- Twitter bootstrap static files
- customized project layout
- a default "home page" view
- commonly used 3rd party apps (South, debug toolbar etc)
Download/checkout django-bootstrap-template to your local filesystem. Then create a new project:
-django-admin.py myproject --template=/path/to/django-bootstrap-template
+django-admin.py myproject --template=/path/to/django-bootstrap-template
Set up your database and settings (PostgreSQL is assumed as default, modify accordingly) and you should be good to go.
Settings are in a package, with specific development, production, and staging settings, all inheriting from settings.base. To use
a specific settings module, for example:
-python manage.py --settings=myproject.settings.staging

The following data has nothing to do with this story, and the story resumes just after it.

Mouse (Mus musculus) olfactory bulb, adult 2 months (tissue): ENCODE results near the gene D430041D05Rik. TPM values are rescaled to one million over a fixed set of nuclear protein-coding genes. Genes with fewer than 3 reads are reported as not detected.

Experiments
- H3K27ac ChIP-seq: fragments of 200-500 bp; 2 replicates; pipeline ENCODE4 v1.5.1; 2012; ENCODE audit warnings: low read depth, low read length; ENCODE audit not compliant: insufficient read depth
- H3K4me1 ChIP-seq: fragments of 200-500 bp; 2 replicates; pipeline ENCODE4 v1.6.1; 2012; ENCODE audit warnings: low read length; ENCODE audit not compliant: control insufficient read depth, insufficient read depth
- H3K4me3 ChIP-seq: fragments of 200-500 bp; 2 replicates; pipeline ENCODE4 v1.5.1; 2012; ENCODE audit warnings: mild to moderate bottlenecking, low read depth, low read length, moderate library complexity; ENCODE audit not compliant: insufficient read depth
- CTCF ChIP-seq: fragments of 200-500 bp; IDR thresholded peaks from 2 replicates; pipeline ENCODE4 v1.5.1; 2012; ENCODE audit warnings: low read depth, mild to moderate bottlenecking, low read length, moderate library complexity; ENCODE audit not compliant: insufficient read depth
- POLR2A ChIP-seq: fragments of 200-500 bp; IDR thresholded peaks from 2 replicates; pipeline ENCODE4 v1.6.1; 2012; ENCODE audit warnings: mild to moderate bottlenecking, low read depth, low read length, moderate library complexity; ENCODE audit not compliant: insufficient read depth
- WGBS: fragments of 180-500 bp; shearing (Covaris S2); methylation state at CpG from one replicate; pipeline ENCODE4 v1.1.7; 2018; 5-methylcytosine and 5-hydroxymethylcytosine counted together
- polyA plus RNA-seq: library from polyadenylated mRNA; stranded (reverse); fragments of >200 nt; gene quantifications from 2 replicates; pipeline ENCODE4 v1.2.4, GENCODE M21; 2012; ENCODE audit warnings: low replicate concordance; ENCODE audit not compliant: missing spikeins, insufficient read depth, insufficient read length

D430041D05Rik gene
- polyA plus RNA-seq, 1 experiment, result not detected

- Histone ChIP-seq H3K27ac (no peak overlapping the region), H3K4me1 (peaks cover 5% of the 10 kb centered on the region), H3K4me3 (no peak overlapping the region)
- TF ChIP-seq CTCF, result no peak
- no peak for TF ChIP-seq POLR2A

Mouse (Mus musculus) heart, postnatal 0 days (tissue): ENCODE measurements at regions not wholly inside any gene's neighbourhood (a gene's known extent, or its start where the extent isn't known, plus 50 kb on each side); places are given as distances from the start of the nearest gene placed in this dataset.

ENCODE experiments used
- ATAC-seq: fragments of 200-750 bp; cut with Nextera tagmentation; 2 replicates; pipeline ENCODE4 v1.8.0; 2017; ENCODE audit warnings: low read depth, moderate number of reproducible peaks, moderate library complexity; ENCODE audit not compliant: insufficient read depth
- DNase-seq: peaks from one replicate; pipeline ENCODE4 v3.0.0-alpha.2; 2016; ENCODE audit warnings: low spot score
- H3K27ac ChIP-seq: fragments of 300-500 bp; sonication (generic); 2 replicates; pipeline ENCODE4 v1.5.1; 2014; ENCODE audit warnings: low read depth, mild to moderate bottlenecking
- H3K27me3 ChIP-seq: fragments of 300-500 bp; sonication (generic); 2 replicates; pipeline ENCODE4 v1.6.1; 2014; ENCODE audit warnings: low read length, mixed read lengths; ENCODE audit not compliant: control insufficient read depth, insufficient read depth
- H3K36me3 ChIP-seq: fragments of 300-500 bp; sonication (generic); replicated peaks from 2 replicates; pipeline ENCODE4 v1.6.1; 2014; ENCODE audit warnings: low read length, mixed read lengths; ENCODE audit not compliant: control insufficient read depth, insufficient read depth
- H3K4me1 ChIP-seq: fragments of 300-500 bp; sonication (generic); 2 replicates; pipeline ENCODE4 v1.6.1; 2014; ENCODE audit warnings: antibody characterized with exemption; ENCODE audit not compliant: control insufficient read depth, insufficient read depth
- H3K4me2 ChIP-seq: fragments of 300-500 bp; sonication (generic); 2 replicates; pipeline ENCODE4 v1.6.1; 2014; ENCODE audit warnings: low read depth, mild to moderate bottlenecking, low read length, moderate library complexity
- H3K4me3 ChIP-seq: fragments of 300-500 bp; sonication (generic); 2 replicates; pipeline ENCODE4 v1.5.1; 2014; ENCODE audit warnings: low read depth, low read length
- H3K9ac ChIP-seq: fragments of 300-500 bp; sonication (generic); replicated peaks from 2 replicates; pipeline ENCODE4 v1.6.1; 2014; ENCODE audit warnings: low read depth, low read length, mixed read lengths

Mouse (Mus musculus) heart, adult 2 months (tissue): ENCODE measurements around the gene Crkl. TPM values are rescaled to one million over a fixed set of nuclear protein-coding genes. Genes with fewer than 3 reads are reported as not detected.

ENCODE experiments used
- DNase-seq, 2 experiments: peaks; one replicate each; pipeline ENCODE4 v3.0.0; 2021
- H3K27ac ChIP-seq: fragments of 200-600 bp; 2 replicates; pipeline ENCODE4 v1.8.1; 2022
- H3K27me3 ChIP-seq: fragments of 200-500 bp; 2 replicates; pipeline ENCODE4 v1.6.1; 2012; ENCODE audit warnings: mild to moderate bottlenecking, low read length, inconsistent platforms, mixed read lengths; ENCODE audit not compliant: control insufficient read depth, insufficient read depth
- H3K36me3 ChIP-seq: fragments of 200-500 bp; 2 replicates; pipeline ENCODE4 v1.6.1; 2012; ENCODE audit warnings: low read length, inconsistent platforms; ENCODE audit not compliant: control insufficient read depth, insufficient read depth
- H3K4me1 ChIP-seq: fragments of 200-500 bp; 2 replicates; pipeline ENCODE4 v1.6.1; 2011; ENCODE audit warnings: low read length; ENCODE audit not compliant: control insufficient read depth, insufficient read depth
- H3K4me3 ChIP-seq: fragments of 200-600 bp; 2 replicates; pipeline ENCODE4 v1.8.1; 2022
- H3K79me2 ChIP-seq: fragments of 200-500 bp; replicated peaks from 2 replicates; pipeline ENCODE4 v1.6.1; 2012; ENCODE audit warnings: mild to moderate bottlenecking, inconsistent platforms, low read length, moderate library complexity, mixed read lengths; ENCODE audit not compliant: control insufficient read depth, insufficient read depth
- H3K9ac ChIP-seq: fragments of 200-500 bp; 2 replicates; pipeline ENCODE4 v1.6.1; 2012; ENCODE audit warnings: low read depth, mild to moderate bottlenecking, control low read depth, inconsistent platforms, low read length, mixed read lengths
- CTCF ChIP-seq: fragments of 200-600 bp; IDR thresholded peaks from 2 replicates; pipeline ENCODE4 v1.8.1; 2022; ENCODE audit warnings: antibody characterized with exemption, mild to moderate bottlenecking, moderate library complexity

+python manage.py --settings=myproject.settings.staging
The "development" settings are assumed by default in manage.py, change this as needed. Add more settings modules as your environment requires.
to a certain size; on the other hand, when you have lots of apps with discrete functionality (as it should be) it's hard to determine what the "entry-point" app
-Instead what I've done is create a "super-app" which contains sub-applications, in an
"apps " directory.
+Instead what I've done is create a "super-app" which contains sub-applications, in an apps directory.
The "super-app", or main app, is the main package of your project. You should place all common code here, for example utility modules, generic templates and tags, base models/views/forms etc, as well
-as "top-level" views such as your splash page, about page etc. Anything requiring concrete models should live in a sub-application, under the apps package.
+as "top-level" views such as your splash page, about page etc. Anything requiring concrete models should live in a sub-application, under the *apps* package.
Obviously, your reusable apps - as opposed to project-specific apps - should ideally live outside this project layout.